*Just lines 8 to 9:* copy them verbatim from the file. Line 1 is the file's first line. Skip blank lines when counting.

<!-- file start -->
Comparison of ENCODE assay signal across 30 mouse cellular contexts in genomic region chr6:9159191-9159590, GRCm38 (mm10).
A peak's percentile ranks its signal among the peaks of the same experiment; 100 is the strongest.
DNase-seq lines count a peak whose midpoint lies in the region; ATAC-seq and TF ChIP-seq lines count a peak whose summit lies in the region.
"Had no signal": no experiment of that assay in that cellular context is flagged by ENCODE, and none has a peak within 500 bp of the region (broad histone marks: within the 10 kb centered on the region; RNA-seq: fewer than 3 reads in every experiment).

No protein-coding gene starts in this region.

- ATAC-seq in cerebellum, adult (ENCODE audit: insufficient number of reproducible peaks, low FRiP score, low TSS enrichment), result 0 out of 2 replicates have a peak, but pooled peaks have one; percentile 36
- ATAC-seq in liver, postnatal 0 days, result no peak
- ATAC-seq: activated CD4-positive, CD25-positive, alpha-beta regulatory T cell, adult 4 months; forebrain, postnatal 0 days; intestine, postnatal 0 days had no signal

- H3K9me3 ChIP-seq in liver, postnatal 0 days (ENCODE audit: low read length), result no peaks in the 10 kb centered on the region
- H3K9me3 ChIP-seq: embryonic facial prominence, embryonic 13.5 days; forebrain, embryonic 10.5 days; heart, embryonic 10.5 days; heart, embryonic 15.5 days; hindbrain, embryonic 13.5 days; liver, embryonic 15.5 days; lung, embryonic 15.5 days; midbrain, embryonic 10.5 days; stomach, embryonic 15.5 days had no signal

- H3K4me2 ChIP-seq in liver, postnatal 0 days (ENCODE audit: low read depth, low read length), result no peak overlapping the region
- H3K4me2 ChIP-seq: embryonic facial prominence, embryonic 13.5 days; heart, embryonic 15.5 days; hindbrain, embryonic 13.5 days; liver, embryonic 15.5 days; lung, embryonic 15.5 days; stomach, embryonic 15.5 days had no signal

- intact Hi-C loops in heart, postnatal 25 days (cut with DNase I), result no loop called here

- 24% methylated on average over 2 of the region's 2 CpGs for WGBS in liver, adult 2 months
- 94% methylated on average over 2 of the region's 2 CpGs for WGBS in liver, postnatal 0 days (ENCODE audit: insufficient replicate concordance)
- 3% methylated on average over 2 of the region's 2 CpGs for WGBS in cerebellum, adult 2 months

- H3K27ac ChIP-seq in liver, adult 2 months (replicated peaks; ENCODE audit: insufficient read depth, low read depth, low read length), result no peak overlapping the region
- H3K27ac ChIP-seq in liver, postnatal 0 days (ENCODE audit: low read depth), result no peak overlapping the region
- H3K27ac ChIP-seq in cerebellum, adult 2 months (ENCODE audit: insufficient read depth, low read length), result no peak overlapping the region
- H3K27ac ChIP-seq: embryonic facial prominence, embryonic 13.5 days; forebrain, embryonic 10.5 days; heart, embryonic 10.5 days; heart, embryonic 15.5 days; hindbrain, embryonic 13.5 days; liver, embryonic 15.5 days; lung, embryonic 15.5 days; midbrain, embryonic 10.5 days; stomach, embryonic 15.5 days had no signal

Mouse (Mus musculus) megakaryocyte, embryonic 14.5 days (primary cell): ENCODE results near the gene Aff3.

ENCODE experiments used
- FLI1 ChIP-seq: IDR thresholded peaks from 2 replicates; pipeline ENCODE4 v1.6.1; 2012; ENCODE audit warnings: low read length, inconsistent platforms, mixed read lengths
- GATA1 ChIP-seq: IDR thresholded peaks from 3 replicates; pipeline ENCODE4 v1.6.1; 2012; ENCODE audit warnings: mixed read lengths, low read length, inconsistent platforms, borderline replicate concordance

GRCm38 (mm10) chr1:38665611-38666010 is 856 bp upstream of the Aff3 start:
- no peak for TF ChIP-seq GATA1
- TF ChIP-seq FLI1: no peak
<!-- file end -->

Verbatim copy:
- ATAC-seq: activated CD4-positive, CD25-positive, alpha-beta regulatory T cell, adult 4 months; forebrain, postnatal 0 days; intestine, postnatal 0 days had no signal

- H3K9me3 ChIP-seq in liver, postnatal 0 days (ENCODE audit: low read length), result no peaks in the 10 kb centered on the region